"Whoever makes a practice of sinning is of the devil, for the devil has been sinning from the beginning. The reason the Son of God appeared was to destroy the works of the devil." 1 John 3:8 ESV

    Jesus turned and said to Peter, “Get behind me, Satan! You are a stumbling block to me; you do not have in mind the concerns of God, but merely human concerns.” Matthew 16:23

    Be alert and of sober mind. Your enemy the devil prowls around like a roaring lion looking for someone to devour. 1 Peter 5:8

    People infer what God and Satan want based on these and other passages from the Bible. I agree with what Chomsky says about the God of the Old Testament, but that's the thing about the Bible: people tend to cherry pick the passages they like best, or favor the interpretation they believe.

    In regards to Universalism, most Christians don't believe it and I am not responding to that particular belief. I don't think it will ever be the predominant form of Christianity because it undercuts the main 'selling point' which is to accept Jesus and become a Christian in order to be saved. If everyone is saved, there is no motivation to join the faith.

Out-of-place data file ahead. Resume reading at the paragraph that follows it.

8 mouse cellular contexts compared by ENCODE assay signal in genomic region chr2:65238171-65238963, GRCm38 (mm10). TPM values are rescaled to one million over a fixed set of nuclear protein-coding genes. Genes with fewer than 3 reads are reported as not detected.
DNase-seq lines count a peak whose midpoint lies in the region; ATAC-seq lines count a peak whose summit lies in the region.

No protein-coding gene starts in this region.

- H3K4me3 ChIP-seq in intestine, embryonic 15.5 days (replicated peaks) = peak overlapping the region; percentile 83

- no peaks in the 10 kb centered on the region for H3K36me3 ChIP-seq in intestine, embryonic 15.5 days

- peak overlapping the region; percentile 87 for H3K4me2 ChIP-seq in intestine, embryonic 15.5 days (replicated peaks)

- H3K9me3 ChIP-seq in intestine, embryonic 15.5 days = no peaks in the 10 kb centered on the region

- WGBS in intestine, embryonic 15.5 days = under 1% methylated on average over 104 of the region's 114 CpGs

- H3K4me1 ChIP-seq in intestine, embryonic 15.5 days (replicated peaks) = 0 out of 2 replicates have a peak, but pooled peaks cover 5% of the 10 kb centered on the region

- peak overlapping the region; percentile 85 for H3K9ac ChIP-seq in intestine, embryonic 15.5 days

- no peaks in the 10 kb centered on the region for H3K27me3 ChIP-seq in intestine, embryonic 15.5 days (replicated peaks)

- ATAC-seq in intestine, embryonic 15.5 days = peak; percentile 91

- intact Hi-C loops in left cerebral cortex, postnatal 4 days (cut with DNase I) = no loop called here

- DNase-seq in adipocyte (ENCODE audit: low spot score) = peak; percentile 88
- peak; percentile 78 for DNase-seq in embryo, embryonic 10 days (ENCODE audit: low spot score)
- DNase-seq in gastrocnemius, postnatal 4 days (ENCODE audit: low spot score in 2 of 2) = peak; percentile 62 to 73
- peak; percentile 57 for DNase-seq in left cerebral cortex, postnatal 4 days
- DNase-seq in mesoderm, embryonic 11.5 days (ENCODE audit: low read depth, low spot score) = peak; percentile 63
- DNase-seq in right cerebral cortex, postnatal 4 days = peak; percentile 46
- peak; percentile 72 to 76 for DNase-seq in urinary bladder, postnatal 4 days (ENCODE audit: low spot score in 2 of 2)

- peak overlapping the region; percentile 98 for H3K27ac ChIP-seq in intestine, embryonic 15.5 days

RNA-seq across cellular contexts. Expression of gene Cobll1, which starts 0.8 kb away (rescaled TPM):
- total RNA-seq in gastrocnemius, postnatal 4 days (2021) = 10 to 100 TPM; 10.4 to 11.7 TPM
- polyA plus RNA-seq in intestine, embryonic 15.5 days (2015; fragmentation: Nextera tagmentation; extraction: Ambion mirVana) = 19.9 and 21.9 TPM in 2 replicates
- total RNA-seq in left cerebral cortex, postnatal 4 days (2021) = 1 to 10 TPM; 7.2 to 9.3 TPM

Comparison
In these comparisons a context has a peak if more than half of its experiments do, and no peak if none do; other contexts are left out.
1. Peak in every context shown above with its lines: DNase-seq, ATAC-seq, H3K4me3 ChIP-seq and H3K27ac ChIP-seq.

No, it's not that they 'don't believe in god'. How could they not, they've seen him in action? Satan has a role as a tempter and adversary. Some others ignore god's commands. Judas makes it possible for Jesus to fulfil his sacrifice so there are traditions (Gnostics) that consider him special.

    If we have freewill in this space then the only way this can really work, as far as I can tell, is to know god exists and choose not to follow him anyway. If we don't believe he exists, or we have never heard of him, then we are not making a free choice not to follow him. We are unable to follow him because we think he is fictional. What you beleive in is not generally a matter of choice - you either believe in something or you do not.

    Actually, I think we are in agreement here and perhaps I didn't word my thoughts as clearly as I should have. I agree that one needs to believe 'that' God exists as a prerequisite to believe 'in' God meaning to obey, follow, worship, trust, etc.
  • GRWelsh
    185
    You presume if there’s a deity, that this deity A) has a sense of morality like humans B) that he abides by a morality that is recognizable to humans.schopenhauer1

    That's correct. I am going with the traditional interpretation of classical theism with God defined with the attributes of omnipotence, omniscience, omnibenevolence, omnipresence, eternality, aseity, etc. That's generally part of the belief system of the person who claims "the greatest trick the Devil pulled was convincing the world he didn't exist." To be clear, I'm not arguing that this God exists, I'm only responding to what I perceive as the popular, traditional concepts of God and the Devil in mainstream Christianity. I'm not interested in defending their God from the Euthyphro Dilemma.